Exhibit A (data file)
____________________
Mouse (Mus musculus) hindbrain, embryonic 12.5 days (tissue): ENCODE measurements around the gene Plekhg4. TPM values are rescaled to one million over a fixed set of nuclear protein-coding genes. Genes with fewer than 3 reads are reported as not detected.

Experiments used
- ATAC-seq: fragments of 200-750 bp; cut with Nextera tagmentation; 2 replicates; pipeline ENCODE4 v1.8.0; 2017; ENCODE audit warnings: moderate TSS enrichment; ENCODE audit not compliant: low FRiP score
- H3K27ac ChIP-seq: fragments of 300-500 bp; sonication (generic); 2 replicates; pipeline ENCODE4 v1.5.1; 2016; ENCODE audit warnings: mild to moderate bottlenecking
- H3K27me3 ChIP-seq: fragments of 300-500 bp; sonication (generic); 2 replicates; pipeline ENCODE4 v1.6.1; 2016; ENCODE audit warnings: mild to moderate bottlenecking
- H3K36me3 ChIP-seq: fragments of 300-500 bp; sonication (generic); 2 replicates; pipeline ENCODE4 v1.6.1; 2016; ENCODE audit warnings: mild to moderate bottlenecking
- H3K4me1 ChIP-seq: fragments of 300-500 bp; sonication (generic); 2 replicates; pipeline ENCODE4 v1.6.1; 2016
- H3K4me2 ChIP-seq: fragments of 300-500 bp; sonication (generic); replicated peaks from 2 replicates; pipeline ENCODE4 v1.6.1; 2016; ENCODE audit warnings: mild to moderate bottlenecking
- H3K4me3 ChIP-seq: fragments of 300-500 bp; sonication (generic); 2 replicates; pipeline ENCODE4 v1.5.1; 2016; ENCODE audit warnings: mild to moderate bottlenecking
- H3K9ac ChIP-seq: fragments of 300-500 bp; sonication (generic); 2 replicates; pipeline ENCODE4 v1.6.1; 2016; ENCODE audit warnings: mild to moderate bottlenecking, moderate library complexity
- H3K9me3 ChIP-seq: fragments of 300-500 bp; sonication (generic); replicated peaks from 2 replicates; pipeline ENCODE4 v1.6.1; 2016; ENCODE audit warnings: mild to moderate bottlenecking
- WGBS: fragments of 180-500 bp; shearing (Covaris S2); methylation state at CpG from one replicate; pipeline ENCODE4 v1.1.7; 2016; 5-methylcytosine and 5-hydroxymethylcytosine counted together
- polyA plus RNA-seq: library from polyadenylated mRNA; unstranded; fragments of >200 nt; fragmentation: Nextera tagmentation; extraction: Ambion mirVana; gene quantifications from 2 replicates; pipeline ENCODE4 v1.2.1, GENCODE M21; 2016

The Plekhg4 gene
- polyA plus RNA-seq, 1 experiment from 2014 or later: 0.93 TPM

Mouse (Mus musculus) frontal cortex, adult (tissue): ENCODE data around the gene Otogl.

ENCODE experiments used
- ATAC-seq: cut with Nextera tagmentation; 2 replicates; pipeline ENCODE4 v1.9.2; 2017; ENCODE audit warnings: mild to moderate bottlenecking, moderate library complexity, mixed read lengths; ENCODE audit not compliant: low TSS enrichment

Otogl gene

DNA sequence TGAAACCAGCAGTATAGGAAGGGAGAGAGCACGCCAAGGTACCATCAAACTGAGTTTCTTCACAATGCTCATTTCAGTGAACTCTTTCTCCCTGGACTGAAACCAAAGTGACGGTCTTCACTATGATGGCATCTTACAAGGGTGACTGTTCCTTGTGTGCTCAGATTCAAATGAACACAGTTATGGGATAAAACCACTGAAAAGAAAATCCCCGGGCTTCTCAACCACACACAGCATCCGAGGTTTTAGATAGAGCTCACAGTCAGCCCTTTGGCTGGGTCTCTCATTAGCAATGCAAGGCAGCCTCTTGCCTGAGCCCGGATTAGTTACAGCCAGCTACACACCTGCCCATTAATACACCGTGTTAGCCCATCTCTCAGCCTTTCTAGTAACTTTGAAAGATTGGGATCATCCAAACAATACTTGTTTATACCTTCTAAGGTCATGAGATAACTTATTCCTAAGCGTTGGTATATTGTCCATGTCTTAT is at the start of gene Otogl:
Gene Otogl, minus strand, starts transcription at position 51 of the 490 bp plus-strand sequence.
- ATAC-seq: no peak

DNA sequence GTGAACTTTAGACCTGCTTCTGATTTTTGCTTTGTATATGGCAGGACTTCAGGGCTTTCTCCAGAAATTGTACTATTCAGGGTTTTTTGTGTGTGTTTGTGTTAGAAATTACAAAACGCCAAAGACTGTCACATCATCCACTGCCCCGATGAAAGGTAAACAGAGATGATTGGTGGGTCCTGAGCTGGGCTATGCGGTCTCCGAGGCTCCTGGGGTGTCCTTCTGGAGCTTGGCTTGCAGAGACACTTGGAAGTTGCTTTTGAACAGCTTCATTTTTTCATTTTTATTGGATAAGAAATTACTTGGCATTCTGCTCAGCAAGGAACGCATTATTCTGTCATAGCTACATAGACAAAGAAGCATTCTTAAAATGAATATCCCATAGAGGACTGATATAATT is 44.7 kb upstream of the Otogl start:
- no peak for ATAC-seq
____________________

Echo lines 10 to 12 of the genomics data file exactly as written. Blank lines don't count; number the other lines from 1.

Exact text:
- H3K9ac ChIP-seq: fragments of 300-500 bp; sonication (generic); 2 replicates; pipeline ENCODE4 v1.6.1; 2016; ENCODE audit warnings: mild to moderate bottlenecking, moderate library complexity
- H3K9me3 ChIP-seq: fragments of 300-500 bp; sonication (generic); replicated peaks from 2 replicates; pipeline ENCODE4 v1.6.1; 2016; ENCODE audit warnings: mild to moderate bottlenecking
- WGBS: fragments of 180-500 bp; shearing (Covaris S2); methylation state at CpG from one replicate; pipeline ENCODE4 v1.1.7; 2016; 5-methylcytosine and 5-hydroxymethylcytosine counted together